Sunday, June 03, 2007

More on kicking in the crease

It's really nice to hear that there are reasonable people like you that can see the big picture, the unintended consequences, of allowing pucks to be kicked into the net.

The reason that it only happens rarely is because is isn't allowed. If it were allowed, every scrum in front of the net would include frantic kicking at the puck by everybody on offense. Goalies wouldn't be the only ones hurt. When I hear people say that allowing goals that were kicked in would make things simpler, I look at goal-mouth scrums for a couple of games and try to imagine what it would be like down there if everybody was kicking at the puck. And it's pretty scary to imagine.
— Patty in Dallas
Here were my original thoughts on the issue.

As an aside, I hear all the time how there aren't hockey fans in many of the new American markets, but it seems like every second email I get is someone from Raleigh or Tampa or Texas and they often have sound reasoning for every point they make.

The league's reach may be meagre on a wide scale, but in individual markets there are definitely growing groups of knowledgeable, hardcore fans. The funny thing is that, this season in particular, it was a lot of the markets that have been around for a long time that really struggled at the gate, and the bottom feeders in attendance the past two years have been St. Louis, Chicago, the Islanders, Washington and New Jersey.


At 1:53 a.m., June 04, 2007, Blogger J. Michael Neal said...

I don't doubt that the fan base is pretty deep in every city in the league. The question in a given market is whether it's wide, and that's where they have a real problem. The number of casual fans is probably much more important to a team's bottom line than is the number of fanatics. I would bet that the amount of money that reaches the owner from each type of fan isn't very different, so it's quantity that matters, not quality.

A diehard fan is much more likely to start a blog. They aren't that much more likely to buy a jersey, they probably aren't at all more likely to buy a beer, and the Nielsen ratings can't tell the two apart.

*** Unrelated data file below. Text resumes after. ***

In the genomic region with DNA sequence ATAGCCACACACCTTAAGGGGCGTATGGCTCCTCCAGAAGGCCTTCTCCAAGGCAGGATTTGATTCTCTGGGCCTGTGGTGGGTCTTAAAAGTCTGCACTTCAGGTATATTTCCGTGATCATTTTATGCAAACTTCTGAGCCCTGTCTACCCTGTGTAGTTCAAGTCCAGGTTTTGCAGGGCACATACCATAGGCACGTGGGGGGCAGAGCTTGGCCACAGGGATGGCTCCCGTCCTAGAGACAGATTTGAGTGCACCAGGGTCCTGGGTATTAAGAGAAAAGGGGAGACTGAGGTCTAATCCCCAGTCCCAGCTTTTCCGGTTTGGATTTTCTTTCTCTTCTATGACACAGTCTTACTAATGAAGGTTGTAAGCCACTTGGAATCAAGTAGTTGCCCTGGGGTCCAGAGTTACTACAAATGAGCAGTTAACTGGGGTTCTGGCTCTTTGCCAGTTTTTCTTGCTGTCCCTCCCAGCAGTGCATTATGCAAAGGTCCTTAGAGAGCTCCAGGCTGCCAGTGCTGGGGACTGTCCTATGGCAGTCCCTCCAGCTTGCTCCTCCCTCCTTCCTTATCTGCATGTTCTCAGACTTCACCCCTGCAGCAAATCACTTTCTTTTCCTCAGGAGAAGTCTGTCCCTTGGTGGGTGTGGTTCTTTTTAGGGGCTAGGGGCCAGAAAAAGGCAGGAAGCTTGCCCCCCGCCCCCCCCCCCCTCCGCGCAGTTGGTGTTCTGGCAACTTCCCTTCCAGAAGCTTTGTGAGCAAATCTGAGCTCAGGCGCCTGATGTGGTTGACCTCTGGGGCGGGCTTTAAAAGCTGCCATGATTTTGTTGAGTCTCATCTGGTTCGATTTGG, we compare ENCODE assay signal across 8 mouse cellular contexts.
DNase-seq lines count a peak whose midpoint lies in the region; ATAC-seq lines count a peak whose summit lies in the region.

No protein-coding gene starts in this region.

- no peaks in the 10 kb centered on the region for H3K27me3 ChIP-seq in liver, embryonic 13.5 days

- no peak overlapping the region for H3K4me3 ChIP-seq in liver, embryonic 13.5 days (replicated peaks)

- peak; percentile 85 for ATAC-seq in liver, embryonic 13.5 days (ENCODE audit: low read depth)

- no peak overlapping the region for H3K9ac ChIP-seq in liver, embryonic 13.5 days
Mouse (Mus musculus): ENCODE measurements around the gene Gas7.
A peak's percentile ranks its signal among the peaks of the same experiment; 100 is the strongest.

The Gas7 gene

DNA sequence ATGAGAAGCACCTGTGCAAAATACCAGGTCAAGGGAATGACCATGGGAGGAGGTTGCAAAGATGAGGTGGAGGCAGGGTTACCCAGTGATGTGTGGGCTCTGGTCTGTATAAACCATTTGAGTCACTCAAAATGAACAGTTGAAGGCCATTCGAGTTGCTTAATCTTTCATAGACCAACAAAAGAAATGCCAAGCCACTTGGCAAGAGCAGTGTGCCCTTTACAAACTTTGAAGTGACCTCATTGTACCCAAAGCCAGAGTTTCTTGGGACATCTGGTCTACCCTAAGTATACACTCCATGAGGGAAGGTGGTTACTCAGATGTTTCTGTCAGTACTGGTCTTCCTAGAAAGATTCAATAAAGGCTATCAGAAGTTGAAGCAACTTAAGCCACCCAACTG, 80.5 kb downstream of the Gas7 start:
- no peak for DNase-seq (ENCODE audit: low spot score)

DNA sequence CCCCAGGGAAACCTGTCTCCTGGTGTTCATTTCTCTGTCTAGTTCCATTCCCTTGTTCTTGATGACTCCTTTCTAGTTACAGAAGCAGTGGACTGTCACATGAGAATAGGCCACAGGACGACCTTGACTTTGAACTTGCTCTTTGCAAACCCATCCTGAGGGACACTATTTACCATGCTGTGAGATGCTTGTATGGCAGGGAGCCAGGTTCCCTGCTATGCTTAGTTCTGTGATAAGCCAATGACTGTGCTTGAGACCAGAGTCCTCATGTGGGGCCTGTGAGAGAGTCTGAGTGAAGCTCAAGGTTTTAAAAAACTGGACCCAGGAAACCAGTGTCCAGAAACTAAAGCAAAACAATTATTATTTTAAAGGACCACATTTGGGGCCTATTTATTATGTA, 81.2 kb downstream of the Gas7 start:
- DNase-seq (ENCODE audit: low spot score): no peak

That's before we get into the question of business community support.

At 8:33 a.m., June 04, 2007, Anonymous Lyle Richardson said...

Four of those five you listed were teams that have played poorly,some for years, so it's not surprising they're doing poorly at the gate. As for the Devils, it's been a continuous problem blamed on the location of their arena.

At 3:47 p.m., June 04, 2007, Blogger El Brucio said...

Good thing someone is thinking of player safety. It's not just the pros who have the best equipment in the world we need to worry about with a rule change like this... it's the kids with their older brother's equipment that may be too small or big at any time during the season. I've played goal with some pretty shoddy equipment when I was young because it was the best I could have at the time. I could easily see myself getting cut in the wrist or even the hand (under side of the blocker) because of skate blades getting too close/erratic movements. Think about all the times a goalie lunges out for a loose puck in a scrum to try and get a whistle. It's bad enough taking all the sticks to those areas... imagine someone kicking at the puck because it was easier than getting their stick on it. Now imagine that with a 12 year old who has grown 4 inches in the past 5 weeks and his wrist is exposed a bit as a result.

I can't believe this wasn't challenged on Hot Stove when they were talking about protecting players in the head shot debate, with apparently unanimous approval of "safety first" amongst the panel.

At 4:13 p.m., June 04, 2007, Blogger Jeff C said...

Anyone who pooh-poohs the idea of player safety should be forced to watch the Clint Malarchuk video for hours on end.


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